2. For each risk bucket, have a minimum of two investment vehicles

A big risk with mutual funds is that investment control is with one fund manager most of the time. If the manager lays one wrong bet, then there is cause for concern. So, for the same investment risk bucket, I would like to spread the risk by choosing two different funds that provide similar investments, but under different fund managers. For example, VCAIX is a Vanguard municipal bond fund. A similar tax efficient bond fund is VWAHX or VWITX. Splitting the investments in two similar but different vehicles will create some diversity and spread the risk.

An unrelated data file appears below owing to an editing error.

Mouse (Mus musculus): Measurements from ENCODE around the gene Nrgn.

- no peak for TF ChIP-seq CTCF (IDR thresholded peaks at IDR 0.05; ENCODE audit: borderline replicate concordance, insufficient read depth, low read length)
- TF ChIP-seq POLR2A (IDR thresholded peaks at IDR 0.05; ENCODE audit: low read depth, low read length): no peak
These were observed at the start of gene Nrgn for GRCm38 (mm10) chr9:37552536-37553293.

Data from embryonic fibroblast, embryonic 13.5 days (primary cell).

1. Spread the money into different risk buckets (Vanguard 1 to 5 risk buckets)

Vanguard has a risk reward scale of 1 through 5, 1 being the least risky and least rewarding and 5 being the most risky and most rewarding. All my investment money is spread into the 5 different buckets based on some percentage. For example, cash (1), bonds(2), dividend funds(3), large cap capital appreciation (4), and small cap capital appreciation(5). In each risk bucket, the ultimate goal for me is to have two different investment vehicles to balance out the risk.

Investment Vehicles Update 10/18/2014
Risk Bucket Name Investment Vehicle 1 Investment Vehicle 2
Risk 1 (Cash in banks) Smarty Pig (online) Credit Union (brick & mortar)
Risk 2 (Bonds) VCAIX (ca munis) N/A
Risk 3 (Balanced Funds) VTMFX (has natl munis) N/A
Risk 4 (Dividend Investing) VDIGX (div growth) VHDYX (high curr div)
Risk 5 (Capital Growth) VTCLX (large+mid cap) VTMSX (small cap)
Risk 5 (International Funds) VTMGX (large blend) N/A